Environmental legal defense is a necessary part of the Vineyard Conservation Society’s mission. For more than a decade, VCS has fought to defend the moorlands of Moshup Trail in Aquinnah against developers intent on building a subdivision access road through this fragile and rare resource. These wild moors have been eradicated in more than 90% of their historical range, due largely to land development. The primary threat to heathland habitat is “fragmentation” in the form of road building and house construction.
Launched with a $500,000 state grant and supported by private foundations and public donations, 38.4 acres have been conserved at a cost of nearly $3 million. In 2013, the Kennedy (Red Gate Farm) gift added several key parcels to the Moshup Sanctuary. The fate of other parcels (including several of conservation interest) remains unsettled, pending the outcome of litigation involving access to these lands.
owners of these landlocked parcels seek access for development purposes
by building roads through the conservation land, believing they have
the right to do so. VCS has taken the position that no “implied
easement” or “easement by necessity” exists over our land, and that such
development would fragment the habitat and erode a conservation
foothold won through substantial outlay of public and private dollars.
An original trial court judgment in our favor (2001) was appealed by the parties seeking access. After review by the appeals court, the matter was returned to the lower court in 2005 with instructions to determine whether easements exist over the conservation land: “it is the proponents’ burden to prove the existence of an implied easement. Necessity alone does not an easement create.”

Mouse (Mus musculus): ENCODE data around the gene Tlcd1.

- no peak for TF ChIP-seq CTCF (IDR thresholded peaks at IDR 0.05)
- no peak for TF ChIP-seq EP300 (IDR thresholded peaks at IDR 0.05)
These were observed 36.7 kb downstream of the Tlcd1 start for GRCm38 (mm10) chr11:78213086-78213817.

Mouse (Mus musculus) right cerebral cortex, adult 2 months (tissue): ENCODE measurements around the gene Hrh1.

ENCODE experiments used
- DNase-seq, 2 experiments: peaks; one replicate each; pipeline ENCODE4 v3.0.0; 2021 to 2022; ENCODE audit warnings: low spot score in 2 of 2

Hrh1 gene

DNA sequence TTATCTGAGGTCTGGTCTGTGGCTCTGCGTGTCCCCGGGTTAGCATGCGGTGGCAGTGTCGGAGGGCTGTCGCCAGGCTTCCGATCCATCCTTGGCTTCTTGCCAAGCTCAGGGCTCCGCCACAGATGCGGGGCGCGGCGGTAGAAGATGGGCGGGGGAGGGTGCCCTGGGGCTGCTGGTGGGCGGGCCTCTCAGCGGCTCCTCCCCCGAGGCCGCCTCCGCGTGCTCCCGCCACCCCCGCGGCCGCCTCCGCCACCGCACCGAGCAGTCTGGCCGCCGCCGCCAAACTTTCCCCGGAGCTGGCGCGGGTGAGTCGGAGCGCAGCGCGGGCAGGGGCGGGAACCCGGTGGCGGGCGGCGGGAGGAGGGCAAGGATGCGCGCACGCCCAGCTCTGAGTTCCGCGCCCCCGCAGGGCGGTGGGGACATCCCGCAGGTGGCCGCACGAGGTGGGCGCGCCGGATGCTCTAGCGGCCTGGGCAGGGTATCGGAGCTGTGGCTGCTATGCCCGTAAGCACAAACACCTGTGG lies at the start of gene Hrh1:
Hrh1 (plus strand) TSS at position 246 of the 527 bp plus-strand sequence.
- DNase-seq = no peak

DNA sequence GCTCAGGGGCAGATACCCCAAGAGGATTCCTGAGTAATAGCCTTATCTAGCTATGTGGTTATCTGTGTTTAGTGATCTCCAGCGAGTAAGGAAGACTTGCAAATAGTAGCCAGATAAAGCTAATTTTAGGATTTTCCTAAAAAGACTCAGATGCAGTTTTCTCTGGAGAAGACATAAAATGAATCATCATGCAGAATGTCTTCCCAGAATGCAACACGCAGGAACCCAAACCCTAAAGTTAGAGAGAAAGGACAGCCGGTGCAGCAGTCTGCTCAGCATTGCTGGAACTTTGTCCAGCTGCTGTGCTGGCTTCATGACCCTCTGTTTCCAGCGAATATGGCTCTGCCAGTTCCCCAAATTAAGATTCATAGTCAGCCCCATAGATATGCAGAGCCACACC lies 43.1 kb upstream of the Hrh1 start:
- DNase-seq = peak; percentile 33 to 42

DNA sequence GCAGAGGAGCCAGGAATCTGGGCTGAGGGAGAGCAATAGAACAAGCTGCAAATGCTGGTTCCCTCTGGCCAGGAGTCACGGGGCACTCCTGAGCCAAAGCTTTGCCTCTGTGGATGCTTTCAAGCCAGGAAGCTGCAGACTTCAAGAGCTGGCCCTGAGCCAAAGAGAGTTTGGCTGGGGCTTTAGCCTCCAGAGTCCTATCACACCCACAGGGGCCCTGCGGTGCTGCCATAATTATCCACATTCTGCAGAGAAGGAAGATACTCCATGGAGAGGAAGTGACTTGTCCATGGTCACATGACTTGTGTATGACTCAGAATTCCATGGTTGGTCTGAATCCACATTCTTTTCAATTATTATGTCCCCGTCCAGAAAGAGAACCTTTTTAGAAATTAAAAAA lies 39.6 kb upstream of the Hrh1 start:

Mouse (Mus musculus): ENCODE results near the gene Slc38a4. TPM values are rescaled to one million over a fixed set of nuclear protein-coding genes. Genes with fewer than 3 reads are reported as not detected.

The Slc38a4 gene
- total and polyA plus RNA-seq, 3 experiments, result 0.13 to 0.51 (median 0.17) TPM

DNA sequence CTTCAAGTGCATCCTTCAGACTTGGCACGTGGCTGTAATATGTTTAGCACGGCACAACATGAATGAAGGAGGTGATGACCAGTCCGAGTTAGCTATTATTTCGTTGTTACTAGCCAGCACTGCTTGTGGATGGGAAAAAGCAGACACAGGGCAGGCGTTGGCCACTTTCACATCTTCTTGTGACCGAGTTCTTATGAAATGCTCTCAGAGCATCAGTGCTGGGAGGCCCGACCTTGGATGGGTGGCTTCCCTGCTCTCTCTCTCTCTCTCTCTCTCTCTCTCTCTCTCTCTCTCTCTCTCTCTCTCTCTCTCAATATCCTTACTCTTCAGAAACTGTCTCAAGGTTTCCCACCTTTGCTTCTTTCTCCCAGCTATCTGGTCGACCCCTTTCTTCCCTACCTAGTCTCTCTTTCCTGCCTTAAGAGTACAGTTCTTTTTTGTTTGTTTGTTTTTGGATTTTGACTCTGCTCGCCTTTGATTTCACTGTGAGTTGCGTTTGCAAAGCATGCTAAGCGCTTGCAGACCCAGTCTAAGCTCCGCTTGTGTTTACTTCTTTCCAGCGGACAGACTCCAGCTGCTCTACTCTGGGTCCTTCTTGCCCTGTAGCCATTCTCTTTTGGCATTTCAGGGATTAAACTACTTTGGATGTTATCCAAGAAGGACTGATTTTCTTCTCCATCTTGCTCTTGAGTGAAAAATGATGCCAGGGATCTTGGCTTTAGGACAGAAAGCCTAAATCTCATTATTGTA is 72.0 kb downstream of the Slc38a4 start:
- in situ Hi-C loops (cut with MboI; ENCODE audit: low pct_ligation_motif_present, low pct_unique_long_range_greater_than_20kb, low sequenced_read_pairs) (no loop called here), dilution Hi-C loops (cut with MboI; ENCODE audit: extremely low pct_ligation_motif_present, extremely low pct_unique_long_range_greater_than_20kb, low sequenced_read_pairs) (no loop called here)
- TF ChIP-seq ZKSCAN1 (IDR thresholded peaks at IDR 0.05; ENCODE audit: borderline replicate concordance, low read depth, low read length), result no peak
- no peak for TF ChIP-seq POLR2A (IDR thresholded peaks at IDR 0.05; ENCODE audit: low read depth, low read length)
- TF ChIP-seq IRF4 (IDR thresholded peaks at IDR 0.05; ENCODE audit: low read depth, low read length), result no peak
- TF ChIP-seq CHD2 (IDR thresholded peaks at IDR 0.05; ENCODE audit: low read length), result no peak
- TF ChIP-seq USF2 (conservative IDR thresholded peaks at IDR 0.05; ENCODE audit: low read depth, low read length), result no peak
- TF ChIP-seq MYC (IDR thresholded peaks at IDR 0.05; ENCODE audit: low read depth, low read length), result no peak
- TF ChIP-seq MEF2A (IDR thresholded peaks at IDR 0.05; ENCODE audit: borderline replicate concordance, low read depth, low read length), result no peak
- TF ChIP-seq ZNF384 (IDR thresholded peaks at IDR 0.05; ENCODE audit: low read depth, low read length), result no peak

March, 2011, the trial court ruled again in our favor, finding that no
easements exist over the conservation land. The parties seeking access
filed an appeal of the trial court’s decision, resulting in the most recent
opinion, in January 2015. The 2-1 decision by a three judge panel of the state Court of Appeal reversed the previous findings, a significant setback for conservation efforts.
Believing that we have an obligation to defend the gains made to-date, and that the odds were in our favor (based on the previous track record of the case and the strongly worded dissent written by the Hon. Peter W. Agnes, Jr.), we appealed the decision to the Supreme Judicial Court. In April, 2016, the SJC found in our favor in a strong decision that should ensure the conservation gains at Moshup Trail will be secure and permanent.
Funding for the Moshup Trail Project has come from many private donors, the Edey Foundation, the Helm Foundation, the Abraham and Ruth Krieger Foundation, the Scheuer Family, the Cedar Tree Foundation, the Sweet Water Trust, and the Commonwealth of Massachusetts Executive Office of Environmental and Energy Affairs.
A Victory for Conservation: Thoughts on an Earlier Decision
In a related case, several years ago the Supreme Judicial Court held that this developer’s land is not exempt from zoning changes adopted by the Town. The high court rejected the developer’s challenge to special zoning overlay district regulations, called Districts of Critical Planning Concern (DCPC), which are promulgated by the Martha’s Vineyard Commission and adopted by the Town. The decision strengthens the VCS position in the Land Court road-access litigation. We welcome the court affirming that the area clearly contains natural and cultural resources of regional and global significance, and that the Aquinnah DCPCs serve a critical purpose in protecting the Island of Martha’s Vineyard.
VCS has led the fight to preserve the wild moors of Moshup Trail in Aquinnah since 1980, when we facilitated the purchase of a strategic parcel near the Gay Head Cliffs and worked to designate the area as a Critical Planning District. The conservation land through which developers seek access was preserved over a ten-year period starting in 1995 at a cost of more than three million public and private dollars.
It consists of rare coastal heathland habitat—more than 90% of which has been eradicated worldwide. “Fragmentation effects” – road building and house development – are primary threats to the integrity of these heathlands. The conservation work at Moshup Trail is far from complete. The interest and cooperation of owners of undeveloped parcels in the area will be critical. Ultimate success will depend on their willingness to consider gifts or sale of land or Conservation Restrictions (CRs) on their land. VCS stands ready to facilitate that process.
The endangered orchid Arethusa bulbosa, photographed at Moshup Trail